Researching Target Companies for Your Job Search

By: Fred Coon, Chairman, CEO

An important step in your job search is researching the list of prospective companies with which you are planning to apply. You determine which companies you will target for your job search based on your idea of the right job.

It is unlikely you will find what you are looking for until you at least have some idea what that looks like. Identifying target companies for a new executive position is not like finding an ensemble to wear for an evening out. You can’t just say, “I’ll know it when I see it” and think you will somehow have the benefit of making the best use of your time, money and other resources.

The companies you target should closely match the criteria you’ve created for your ideal position. (What’s your ideal position? Take this quiz from Fred Coon’s new book, Ready, Aim, Hired.) Don’t be afraid to eliminate companies that don’t fit the profile. It may be tempting to leave companies on your prospects list despite the fact they may not fit the profile you created. But even if you were hired in to the position, it wouldn’t be long before you were on the hunt for a new job all over again. Don’t waste your (or the mismatched company’s) time.

Conducting Preliminary Company Research

If you already have a few target companies in mind, the quickest route to basic knowledge about any company is the company’s website. Most companies will have some kind of online presence – whether good or bad. Check out your first string of target companies by simply performing a search for the name of the company and seeing what you can find out on their site, social media and online jobs platforms like CareerBuilder, Monster, LinkedIn and GlassDoor. Be sure to follow the company on your social media platforms.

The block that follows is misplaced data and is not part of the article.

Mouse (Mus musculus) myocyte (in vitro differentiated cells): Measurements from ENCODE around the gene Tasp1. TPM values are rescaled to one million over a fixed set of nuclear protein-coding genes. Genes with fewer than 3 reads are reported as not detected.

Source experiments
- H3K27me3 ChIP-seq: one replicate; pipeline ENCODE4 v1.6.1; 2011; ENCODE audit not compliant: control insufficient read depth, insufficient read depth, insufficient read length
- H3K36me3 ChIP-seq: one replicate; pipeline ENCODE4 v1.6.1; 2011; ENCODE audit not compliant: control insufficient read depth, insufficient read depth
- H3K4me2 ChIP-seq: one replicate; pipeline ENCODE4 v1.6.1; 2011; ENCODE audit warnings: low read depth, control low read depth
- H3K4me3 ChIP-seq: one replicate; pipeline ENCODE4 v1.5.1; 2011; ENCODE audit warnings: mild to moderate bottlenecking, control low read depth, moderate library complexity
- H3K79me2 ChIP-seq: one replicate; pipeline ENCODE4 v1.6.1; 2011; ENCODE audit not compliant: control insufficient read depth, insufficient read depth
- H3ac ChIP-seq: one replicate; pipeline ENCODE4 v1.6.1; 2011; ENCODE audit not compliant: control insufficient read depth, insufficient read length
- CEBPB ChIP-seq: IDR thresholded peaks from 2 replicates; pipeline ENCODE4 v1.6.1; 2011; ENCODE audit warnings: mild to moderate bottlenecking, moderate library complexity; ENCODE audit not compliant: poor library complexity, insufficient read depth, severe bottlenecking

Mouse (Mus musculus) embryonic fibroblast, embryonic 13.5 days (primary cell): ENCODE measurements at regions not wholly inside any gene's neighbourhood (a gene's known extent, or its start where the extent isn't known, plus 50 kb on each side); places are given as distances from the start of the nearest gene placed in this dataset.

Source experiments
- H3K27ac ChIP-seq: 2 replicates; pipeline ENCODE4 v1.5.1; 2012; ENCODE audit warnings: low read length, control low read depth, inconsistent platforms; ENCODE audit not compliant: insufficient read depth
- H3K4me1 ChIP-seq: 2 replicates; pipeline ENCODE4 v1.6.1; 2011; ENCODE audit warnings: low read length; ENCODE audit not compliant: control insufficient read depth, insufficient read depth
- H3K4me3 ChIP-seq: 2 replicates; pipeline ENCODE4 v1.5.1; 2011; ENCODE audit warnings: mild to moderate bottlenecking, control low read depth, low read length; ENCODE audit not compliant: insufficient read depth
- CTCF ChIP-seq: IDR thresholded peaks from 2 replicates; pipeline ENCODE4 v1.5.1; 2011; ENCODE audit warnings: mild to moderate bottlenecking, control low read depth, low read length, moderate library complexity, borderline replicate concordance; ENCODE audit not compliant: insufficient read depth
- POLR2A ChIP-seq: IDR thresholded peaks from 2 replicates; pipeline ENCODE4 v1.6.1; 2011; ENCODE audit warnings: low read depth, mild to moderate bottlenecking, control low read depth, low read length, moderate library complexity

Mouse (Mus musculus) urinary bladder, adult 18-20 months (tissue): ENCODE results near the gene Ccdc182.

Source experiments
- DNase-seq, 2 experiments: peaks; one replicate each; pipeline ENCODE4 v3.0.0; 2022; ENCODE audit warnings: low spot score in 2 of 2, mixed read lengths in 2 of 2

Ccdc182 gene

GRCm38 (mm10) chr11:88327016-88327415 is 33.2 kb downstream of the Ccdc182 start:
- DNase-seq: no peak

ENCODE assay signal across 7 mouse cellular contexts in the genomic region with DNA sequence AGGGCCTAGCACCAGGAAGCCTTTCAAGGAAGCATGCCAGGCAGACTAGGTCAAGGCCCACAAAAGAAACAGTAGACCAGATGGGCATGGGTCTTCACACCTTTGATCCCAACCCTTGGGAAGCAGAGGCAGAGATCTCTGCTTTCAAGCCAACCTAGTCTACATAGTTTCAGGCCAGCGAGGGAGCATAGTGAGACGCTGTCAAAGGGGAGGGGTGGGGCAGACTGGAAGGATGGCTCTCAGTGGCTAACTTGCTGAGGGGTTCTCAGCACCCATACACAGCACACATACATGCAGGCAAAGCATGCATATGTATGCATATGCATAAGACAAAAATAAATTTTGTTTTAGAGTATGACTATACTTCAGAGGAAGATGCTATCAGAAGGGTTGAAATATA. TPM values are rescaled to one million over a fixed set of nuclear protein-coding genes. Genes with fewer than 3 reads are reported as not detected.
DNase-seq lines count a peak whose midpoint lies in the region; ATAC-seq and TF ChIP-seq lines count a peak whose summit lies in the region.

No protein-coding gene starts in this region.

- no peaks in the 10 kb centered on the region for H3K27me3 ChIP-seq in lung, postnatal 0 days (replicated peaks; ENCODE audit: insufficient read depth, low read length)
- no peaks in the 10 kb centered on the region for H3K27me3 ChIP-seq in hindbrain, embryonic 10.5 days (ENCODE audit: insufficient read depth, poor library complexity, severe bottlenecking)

For companies you have yet to identify, you can also conduct an online search by pulling specific details from a job description that is similar to one you are looking to fill. Don’t be surprised if the results lead you to a company hiring outside your industry. But make sure whatever target companies make it onto your list are in industries that are experiencing growth.

Conducting In-depth Company Research

Try to get first-hand accounts on specific organizations by tapping into your current network and finding people who may currently be employed with your target companies. These can include people who previously worked with or served as independent contractors with them. Also, check the trades for more insight on industry trends as well as any information you can find on your target companies. Company competitors are also a great source of information, particularly about the industry. Don’t be afraid to head to the local library to wrap up your research by looking through periodicals in the business section and industry reference materials.

There is no way around it: finding the right position means finding the right company.  You cannot have one without the other. The way in which your leadership styles fits the expectations of your targeted organization can make the difference between you being a successful leader and you getting caught in that infamous senior management revolving door.

Your next move is to have a thorough and complete understanding of your history in order to properly present yourself to hiring authorities. Stewart, Cooper & Coon’s Search Accelerator© was created to provide you with a competitive edge in the job market.